And as these photos show, it is going to be a close contest – with the first of 20 Toyota Mirai sedans arriving in Australia to compete with the first 20 hydrogen-powered Hyundai Nexo SUVs that have already arrived.
Both car giants say they are due to launch their hydrogen fleet trials by the end of March 2021, after both programs – and the installation of special refuelling stations – were delayed last year due to the coronavirus crisis.
The cars – 20 examples of the Toyota Mirai and 20 examples of the Hyundai Nexo – were meant to be on the road by the end of last year. However, by coincidence both companies have pushed back their launch dates into early 2021.
Toyota and Hyundai have been testing hydrogen-powered – or “fuel cell” – cars in Australia for the past five years.
Toyota initially had a fleet of five examples, while Hyundai started with just one.
Now each car giant is about to launch a fleet of 20 hydrogen vehicles, putting 40 cars of the future on Australian roads by the end of this year.
Toyota has partnered with the Victorian Government and energy supplier Arena and will base its trial out of a new facility in Melbourne.
Hyundai has partnered with the Australian Capital Territory Government (not the Federal Government) to run its trial of 20 cars out of the nation’s capital.
Hyundai Australia reportedly has 20 of its Nexo hydrogen cars sitting in a warehouse ready to go.
As these photos of a holding yard in Melbourne show, Toyota appears to have received the first four of its initial batch of 20 Mirai sedans.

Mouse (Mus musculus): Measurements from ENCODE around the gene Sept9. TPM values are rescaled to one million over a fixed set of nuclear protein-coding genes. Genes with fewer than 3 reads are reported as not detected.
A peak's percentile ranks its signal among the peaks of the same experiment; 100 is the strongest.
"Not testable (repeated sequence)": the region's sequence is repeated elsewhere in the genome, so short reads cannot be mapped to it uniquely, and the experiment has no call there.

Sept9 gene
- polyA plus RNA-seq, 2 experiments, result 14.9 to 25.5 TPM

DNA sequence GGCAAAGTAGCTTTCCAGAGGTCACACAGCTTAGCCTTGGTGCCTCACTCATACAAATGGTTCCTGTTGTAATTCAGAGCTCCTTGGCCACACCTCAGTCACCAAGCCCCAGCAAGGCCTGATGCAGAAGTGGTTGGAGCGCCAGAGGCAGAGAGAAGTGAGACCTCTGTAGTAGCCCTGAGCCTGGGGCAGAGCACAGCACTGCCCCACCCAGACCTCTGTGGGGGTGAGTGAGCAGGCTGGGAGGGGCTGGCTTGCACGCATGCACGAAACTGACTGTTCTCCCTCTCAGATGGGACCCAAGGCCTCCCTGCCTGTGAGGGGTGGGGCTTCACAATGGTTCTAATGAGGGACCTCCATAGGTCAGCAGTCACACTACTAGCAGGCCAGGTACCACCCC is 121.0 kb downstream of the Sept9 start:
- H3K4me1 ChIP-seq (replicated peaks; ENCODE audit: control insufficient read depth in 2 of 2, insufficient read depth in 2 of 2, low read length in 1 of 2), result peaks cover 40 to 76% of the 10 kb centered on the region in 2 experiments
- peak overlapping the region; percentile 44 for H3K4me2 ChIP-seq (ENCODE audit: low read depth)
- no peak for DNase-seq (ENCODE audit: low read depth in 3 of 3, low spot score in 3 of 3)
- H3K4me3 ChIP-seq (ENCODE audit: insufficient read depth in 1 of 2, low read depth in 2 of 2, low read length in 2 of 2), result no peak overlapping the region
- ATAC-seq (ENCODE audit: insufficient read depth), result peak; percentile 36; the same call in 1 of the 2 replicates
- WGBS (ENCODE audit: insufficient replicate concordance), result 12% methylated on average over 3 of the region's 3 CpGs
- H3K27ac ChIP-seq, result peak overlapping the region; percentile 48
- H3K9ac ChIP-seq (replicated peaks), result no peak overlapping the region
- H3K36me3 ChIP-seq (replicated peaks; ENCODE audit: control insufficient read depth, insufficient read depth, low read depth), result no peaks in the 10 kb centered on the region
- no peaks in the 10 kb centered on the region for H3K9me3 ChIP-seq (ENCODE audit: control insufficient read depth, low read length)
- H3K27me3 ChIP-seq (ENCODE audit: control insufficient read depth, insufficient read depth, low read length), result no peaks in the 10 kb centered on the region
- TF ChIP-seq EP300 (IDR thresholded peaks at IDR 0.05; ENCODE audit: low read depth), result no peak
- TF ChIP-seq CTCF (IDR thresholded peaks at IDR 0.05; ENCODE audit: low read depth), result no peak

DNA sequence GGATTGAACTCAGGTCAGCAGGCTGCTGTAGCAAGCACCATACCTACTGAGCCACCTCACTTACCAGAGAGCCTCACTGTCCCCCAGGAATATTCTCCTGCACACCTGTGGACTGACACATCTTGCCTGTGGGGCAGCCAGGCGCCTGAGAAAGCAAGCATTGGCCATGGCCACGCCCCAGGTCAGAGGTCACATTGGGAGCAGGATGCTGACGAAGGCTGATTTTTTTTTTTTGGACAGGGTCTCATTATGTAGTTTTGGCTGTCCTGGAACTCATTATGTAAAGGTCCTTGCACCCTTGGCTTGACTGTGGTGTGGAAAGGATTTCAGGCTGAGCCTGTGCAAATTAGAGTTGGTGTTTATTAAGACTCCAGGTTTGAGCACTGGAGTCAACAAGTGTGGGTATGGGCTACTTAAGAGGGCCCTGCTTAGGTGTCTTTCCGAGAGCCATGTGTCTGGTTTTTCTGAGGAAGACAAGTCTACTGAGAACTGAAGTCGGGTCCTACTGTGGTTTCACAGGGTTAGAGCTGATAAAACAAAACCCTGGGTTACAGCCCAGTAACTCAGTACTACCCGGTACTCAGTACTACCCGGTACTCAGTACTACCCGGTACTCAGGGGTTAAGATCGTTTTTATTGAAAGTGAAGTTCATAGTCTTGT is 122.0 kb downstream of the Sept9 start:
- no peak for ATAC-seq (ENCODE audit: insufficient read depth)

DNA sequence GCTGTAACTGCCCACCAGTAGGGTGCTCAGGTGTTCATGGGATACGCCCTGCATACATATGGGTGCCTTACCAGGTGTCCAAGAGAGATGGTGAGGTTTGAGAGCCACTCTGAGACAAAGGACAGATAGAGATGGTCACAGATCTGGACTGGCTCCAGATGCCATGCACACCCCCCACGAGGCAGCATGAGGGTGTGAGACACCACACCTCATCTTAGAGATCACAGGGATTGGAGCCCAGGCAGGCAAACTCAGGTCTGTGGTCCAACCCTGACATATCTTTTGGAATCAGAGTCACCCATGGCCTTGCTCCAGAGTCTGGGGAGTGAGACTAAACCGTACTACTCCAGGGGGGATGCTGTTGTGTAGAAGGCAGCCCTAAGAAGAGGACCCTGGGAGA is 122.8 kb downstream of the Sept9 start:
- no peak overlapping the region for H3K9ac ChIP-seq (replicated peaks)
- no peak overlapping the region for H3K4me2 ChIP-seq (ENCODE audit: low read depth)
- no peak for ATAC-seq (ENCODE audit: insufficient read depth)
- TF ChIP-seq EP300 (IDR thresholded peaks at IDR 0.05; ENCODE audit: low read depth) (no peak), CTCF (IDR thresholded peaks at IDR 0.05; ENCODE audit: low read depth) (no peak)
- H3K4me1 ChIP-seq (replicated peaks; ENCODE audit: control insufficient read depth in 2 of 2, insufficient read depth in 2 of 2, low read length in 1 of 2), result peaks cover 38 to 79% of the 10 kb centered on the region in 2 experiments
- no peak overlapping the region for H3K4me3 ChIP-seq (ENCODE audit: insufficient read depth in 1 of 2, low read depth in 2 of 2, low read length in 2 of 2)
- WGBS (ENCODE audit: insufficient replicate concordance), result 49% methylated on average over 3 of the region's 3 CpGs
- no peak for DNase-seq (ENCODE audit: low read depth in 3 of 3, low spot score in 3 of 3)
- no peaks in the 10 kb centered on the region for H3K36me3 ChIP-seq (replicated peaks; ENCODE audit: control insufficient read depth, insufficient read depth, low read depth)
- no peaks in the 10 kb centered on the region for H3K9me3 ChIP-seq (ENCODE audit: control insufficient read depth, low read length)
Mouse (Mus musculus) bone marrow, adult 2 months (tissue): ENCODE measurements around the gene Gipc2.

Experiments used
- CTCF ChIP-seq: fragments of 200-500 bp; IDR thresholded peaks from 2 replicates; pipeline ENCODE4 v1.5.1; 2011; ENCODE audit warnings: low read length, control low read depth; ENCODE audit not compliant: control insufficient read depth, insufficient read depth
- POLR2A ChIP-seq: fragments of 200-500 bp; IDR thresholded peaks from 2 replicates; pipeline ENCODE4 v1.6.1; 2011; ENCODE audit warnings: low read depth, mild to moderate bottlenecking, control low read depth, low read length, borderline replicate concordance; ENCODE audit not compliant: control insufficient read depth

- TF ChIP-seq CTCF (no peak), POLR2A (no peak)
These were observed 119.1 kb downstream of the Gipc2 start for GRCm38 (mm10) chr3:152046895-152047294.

While the hydrogen fleet trial is about to ramp up, it could still be a few years before the cars are available for the public to buy.
Initially, both Toyota and Hyundai will lease their hydrogen cars to business fleets who are part of the trial program.
The cost of each vehicle is yet to be disclosed but industry experts estimate it is close to $100,000.
Even at this price, it’s estimated the cars would be sold at a loss.
Hydrogen cars are seen as a solution for those who don’t want the range anxiety that comes with an electric car.
Unlike pure electric cars – which rely on fast chargers or charging at home or work – hydrogen-powered cars can be refuelled in the same time it takes to refuel a petrol car, about five minutes.
Indeed, in the US and Europe, hydrogen cars are refuelled alongside petrol and diesel vehicles at big brand service stations (which have been specially-equipped to also offer hydrogen).
While the cars and the refuelling technology already exist, one of the key limitations in Australia is the limited availability of hydrogen refuelling points.
In recent years, there have only been two hydrogen refuellers in Australia: one at Hyundai’s Sydney head office and Toyota’s mobile unit mounted on the back of a truck, to enable testing of vehicles in remote areas.
The addition of Melbourne and Canberra hydrogen refuellers will bring the national tally to four.
Industry experts say Toyota and Hyundai (and others) could begin to offer hydrogen powered cars after more refuelling points are installed.
Unlike pure electric cars which must be recharged using an external power supply, hydrogen cars create their own electricity.
The hydrogen powers a “fuel cell” which creates enough electricity to charge the onboard battery pack which, in turn, drives the electric motor. The only emissions: water vapour from the tailpipe.